Viewpoints: Renewing The Call For A Public Option; Keep All Justices On Health Law Case
The Seattle Times: Why Are Washington's Nonprofit Health Insurers Sitting On Huge Surpluses?
In Washington, the three major health insurers — Premera Blue Cross, Regence BlueShield and Group Health Cooperative — are sitting on a total of more than $2.4 billion above and beyond what they expect to ever pay out in claims. All of them are not-for-profits. And they continue to propose substantial rate increases. How much is enough? (Washington Insurance Commissioner Mike Kreidler, 1/9).
Los Angeles Times: Obama Needs To Find His Backbone On Healthcare Reform
After backing off from a 'public option' and settling on extending coverage to 30 million of the nearly 50 million uninsured, he's apparently content to let each state set policy and price standards (David Lazarus, 1/9).
The Lund Report: Healthcare Remains The 2012 Election Riddle
[T]he cost of health care is the federal deficit. We are paying far too much for an inefficient health care system when we also have an aging population that is facing expensive medical care. Just think, if we solve this one problem, then the rest of the budget is manageable. But if we fail to reach a national consensus then the budget obligations to pay for existing problems are many times greater than our resources (Mark Trahant, 1/9).
Forbes: Forget The Doctor Fix, We Need A Medicare Fix
The doc-fix ordeal exemplifies what's wrong with our Medicare system. Injections of cash in the short term won’t preserve seniors’ access to care in the long term — and will instead hasten the program’s bankruptcy. Nothing less than fundamental reform is needed (Sally Pipes, 1/9).
Des Moines Register: All Justices Should Hear Health Case
If some people had their way, the U.S. Supreme Court would decide a case challenging the constitutionality of the new health care law with just seven of the nine justices participating. That means a minority of the court could decide one of the nation's most historic questions with implications far beyond this one case. That would be a bad precedent (1/9).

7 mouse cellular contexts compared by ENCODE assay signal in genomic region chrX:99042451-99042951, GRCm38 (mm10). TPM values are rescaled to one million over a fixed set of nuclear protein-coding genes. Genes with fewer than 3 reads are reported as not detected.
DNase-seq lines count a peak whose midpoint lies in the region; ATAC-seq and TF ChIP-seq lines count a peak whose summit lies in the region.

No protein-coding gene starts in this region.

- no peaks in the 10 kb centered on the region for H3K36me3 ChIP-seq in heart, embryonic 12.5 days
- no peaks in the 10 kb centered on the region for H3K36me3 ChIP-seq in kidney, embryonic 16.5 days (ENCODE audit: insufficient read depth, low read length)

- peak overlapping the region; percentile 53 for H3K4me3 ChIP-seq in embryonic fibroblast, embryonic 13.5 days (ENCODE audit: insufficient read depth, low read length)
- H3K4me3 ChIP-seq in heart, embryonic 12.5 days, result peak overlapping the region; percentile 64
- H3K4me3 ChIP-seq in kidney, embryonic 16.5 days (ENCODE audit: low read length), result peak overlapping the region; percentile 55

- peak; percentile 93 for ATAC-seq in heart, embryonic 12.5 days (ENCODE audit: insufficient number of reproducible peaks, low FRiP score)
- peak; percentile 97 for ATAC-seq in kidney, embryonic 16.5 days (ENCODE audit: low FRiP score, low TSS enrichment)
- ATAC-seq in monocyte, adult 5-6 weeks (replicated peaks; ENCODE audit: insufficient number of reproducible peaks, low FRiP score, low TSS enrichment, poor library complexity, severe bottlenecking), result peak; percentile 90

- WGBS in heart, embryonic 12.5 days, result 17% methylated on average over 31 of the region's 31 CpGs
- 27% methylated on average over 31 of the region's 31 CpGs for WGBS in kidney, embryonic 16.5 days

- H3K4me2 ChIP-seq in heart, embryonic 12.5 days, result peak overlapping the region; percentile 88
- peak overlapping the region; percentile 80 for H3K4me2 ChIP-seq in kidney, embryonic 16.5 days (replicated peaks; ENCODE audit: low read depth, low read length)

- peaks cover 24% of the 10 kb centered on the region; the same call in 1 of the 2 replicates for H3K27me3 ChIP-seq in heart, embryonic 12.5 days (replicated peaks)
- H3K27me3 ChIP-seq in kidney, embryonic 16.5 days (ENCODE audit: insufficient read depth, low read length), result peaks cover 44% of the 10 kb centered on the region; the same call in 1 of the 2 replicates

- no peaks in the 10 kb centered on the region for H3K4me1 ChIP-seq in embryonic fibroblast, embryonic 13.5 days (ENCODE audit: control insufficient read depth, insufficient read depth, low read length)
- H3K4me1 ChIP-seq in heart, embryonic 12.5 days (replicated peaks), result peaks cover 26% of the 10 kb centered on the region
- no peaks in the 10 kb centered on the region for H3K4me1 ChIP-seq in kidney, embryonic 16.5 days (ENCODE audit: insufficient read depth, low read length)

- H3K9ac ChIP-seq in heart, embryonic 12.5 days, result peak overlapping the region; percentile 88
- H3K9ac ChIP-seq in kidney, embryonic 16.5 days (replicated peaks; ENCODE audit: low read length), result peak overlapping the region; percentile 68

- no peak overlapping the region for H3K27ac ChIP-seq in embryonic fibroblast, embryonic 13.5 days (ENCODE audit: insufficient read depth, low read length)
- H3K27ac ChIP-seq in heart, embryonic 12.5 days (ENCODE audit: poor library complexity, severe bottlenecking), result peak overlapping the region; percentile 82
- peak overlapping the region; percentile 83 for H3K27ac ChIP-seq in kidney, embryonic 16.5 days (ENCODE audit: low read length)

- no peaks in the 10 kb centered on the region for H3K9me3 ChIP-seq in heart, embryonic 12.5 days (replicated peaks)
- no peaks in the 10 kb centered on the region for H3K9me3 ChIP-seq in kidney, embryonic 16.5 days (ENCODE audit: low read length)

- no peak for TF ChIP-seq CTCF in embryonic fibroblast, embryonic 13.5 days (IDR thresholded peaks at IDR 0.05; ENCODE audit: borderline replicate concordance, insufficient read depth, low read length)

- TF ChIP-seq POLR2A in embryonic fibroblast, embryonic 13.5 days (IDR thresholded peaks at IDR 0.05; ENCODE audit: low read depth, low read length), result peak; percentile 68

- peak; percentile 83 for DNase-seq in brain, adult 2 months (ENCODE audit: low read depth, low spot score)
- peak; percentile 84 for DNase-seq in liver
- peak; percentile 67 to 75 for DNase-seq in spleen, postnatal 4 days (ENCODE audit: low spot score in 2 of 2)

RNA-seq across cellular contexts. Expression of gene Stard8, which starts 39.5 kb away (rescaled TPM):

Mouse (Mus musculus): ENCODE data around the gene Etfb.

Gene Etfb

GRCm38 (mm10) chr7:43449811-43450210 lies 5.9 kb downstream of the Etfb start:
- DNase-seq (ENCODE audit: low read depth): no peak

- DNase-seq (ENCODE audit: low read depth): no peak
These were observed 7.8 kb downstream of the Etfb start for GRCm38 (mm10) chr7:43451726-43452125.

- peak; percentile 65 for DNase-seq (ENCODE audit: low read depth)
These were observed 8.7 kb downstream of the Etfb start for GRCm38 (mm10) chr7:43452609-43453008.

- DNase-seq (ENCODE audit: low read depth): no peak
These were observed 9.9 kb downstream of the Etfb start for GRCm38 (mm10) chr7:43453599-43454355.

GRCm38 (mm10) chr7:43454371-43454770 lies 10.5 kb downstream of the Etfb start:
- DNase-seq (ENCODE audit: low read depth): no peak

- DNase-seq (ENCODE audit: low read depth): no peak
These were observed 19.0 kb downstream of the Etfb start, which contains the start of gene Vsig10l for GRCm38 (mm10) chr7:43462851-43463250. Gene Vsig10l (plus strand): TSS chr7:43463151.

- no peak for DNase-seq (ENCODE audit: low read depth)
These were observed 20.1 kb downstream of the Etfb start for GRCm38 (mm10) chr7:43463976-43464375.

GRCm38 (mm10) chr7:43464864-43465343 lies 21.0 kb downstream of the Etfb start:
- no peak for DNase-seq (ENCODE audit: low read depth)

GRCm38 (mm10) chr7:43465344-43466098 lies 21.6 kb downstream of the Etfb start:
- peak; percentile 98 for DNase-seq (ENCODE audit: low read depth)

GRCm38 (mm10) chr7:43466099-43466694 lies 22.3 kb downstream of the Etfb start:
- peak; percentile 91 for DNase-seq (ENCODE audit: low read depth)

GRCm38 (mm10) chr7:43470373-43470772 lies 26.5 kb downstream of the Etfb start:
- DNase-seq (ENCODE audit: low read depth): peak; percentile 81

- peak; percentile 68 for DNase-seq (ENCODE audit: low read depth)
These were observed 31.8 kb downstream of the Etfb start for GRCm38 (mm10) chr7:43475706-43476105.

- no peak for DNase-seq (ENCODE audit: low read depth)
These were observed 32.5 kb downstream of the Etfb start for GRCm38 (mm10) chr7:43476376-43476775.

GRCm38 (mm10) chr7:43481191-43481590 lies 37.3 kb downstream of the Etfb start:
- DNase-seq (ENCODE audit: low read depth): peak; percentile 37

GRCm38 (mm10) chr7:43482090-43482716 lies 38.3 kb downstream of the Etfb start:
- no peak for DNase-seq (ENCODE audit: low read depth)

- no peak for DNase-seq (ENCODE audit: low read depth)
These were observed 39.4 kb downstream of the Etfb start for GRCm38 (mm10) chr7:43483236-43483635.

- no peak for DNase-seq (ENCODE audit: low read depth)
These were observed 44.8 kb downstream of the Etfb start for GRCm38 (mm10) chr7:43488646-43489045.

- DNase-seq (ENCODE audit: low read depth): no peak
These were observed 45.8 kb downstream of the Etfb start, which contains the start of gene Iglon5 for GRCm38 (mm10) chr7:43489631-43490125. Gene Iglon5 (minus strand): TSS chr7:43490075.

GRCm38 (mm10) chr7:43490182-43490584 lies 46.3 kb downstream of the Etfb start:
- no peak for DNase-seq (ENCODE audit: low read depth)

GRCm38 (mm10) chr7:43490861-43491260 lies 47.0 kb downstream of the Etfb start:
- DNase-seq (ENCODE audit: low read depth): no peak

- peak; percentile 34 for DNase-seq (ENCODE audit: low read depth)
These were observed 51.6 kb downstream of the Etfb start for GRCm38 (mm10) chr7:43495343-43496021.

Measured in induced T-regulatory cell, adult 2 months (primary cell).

Milwaukee Journal Sentinel: Walker Wrong To Halt Work On Insurance Exchanges
Gov. Scott Walker's decision to stop work on Wisconsin's insurance exchanges, which are mandated by health care reform, is shortsighted and could give the federal government more influence over the state's insurance market than it should have. ... Originally a conservative idea, well-designed insurance exchanges should make it easier for customers to buy health insurance by allowing comparison shopping and providing a wealth of information for informed purchases. Let's get on with designing the best ones we can (1/9).
Milwaukee Journal Sentinel: State Wise To Wait And See Fate Of Health Reform Law
True free-market exchanges do exist, and the competition they generate yields positive results. A government-run Obamacare exchange is deceptive, ill-conceived and an expensive government expansion that our nation cannot afford at this time or in the near future…. Wisconsin should not participate in this costly federal program until the last possible moment (State Sen. Frank Lasee, 1/9).
Archives of Ophthalmology: Emergency Department Use for Eye Care Services and Future Directions in Care
(T)he deep recession precipitated by the collapse of the housing bubble and the associated financial consequences, which were felt particularly hard in Florida, did not appear to increase the number of uninsured seeking eye care in EDs across the state. Instead, the proportion of care paid for by Medicaid increased, suggesting that this safety net (and 2-income households) mitigated the effect of financial distress during this time (Dr. Paul Lee and Dr. Jacqueline Dzau, 1/9).